Portrait of William Wilberforce, Thomas Lawrence, 1828, National Portrait Gallery, London.

Brunaille – Raw Umber underpainting

Perhaps the most common type of underpainting was to execute a monochrome painting using raw umber. This was the most common pigment for underpaintings by virtue of being cheap, stable and transparent. It dries quickly and creates a matt finish which is easy to paint over.

Head of a Woman (La Scapigliata), Leonardo da Vinci, c. 1500-1505, Oil, earth, and white leaf pigments on poplar, Galleria Nazionale di Parma, Parma

Artists sometimes deepened the raw umber with black to increase the contrast or neutralize the warmth of raw umber. Leonardo da Vinci’s La Scapigliata, dated around 1500-1505, gives a good example of a brunaille underpainting where the artist stopped before the colour stage and instead added white leaf pigments to create a more “finished” impression with highlights.

Vermeer is also believed to have used raw umber or a mixture of raw umber and black for his underpaintings, thereby focusing on light and shadows. Some of Vermeer’s underpaintings still shine through in the final works: take, for instance, The Geographer, c. 1668-1669. At the bottom right corner of the painting, we can distinguish a scroll of parchment in the background.  Behind and around the parchment, the shadows are a part of the raw umber underpainting that Vermeer left untouched.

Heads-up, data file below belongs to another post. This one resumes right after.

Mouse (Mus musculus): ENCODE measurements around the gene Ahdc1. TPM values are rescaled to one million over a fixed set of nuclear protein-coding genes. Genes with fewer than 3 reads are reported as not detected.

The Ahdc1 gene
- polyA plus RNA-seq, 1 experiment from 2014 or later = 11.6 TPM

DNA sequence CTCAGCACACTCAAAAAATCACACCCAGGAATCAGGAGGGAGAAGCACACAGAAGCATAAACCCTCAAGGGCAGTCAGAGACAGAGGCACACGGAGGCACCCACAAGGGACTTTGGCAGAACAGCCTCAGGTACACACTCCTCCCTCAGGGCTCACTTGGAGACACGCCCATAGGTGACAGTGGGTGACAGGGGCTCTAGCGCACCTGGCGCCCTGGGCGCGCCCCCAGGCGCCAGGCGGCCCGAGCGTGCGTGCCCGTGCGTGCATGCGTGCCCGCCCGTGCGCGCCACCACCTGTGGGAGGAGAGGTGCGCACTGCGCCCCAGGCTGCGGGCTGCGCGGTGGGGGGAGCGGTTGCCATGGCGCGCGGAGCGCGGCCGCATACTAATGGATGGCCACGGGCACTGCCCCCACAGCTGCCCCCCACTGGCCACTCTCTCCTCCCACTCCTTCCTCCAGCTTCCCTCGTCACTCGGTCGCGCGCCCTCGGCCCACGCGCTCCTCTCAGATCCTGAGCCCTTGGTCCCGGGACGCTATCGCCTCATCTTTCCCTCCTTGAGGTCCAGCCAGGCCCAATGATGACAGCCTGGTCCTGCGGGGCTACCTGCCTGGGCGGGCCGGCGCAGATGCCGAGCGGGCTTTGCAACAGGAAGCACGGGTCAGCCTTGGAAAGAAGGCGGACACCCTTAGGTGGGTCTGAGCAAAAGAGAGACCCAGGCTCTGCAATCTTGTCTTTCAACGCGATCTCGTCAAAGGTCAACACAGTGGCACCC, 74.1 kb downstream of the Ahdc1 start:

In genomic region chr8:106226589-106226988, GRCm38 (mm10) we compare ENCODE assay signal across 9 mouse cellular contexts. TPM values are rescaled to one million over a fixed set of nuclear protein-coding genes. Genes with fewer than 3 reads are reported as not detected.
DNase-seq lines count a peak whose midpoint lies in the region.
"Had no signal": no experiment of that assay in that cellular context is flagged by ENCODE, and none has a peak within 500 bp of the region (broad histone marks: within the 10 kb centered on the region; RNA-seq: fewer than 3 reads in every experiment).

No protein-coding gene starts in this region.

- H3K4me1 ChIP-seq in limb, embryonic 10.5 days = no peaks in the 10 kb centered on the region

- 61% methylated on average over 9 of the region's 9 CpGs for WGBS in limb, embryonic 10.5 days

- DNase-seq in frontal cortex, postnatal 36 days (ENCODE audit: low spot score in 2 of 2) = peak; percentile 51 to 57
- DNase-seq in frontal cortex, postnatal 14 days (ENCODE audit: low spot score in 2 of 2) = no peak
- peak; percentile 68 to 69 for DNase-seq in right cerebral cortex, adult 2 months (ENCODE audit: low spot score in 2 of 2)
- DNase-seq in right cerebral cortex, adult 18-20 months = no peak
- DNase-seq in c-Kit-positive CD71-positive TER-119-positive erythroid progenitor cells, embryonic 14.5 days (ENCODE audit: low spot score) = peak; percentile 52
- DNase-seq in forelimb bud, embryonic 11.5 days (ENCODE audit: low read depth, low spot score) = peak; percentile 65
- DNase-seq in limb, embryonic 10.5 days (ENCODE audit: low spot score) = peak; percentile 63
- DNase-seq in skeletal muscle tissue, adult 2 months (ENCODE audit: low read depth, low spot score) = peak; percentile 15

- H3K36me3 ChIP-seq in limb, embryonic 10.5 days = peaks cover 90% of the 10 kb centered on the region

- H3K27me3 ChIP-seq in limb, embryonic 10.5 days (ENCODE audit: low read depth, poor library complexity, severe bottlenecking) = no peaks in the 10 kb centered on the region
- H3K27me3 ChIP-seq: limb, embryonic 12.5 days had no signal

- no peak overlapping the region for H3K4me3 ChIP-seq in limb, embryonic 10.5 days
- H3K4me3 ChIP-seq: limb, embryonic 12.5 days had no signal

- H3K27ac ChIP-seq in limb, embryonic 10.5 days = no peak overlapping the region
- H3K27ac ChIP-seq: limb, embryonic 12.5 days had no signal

Vermeer, The Geographer, c. 1668-1669, Stadelsches Kunstinstitut, Frankfurt am Main, Germany.

Grisaille underpainting

An alternative underpainting technique is grisaille. Initially popular for the outside shutters of polyptychs in Northern Europe in the 15th and 16th centuries, grisaille is now more often associated with 19th century French painters such as Ingres.

Grisaille works through tonal variations achieved by mixing white into the black (rather than by diluting or scrumbling). It creates an underlayer which imparts a luminous effect to the painting by glazing colours over the grisaille.

Verdaccio or Verdaille underpainting

Verdaccio is an underpainting technique which originates with the Italian fresco painters of the early Renaissance. The characteristic tint was traditionally created by mixing Mars Black and Yellow Ochre, thereby creating a soft greenish-grey for the shadows of the flesh tones. The underlying green hue works dynamically with the warm tones of the subsequent layers by “bringing down” some of the intensity of the oranges and reds, which might otherwise look too bright or chromatic on their own.

The Manchester Madonna, unfinished painting by Michelangelo, 1497, National Gallery, London

As early as 1390, Cennio Cennini in his treatise on painting Il libro dell’ Arte o Trattato della Pitture recorded how to use verdaccio: “Make a sharp brush of fine soft bristles (…) and with this brush indicate with proper expression the face you are going to paint (remembering that the face is divided in three parts, namely the forehead, the nose, and the chin, with the mouth), and with your brush nearly dry, put on this colour, little by little, which is called in Florence verdaccio, and in Sinea Bazzeo. When you have sketched out the form of the face, if the proportions or any other thing should displease you, with a large brush steeped in water, by rubbing over the intonaco, you can efface and repair what you have done.

Perhaps, over six centuries later, we should still listen to Cennini’s advice and slow down at the start of a painting to spend time on our underpainting, correcting the drawing and establishing the correct composition and tonal map.

The post The Magic of Underpainting: part one appeared first on London Fine Art Studios.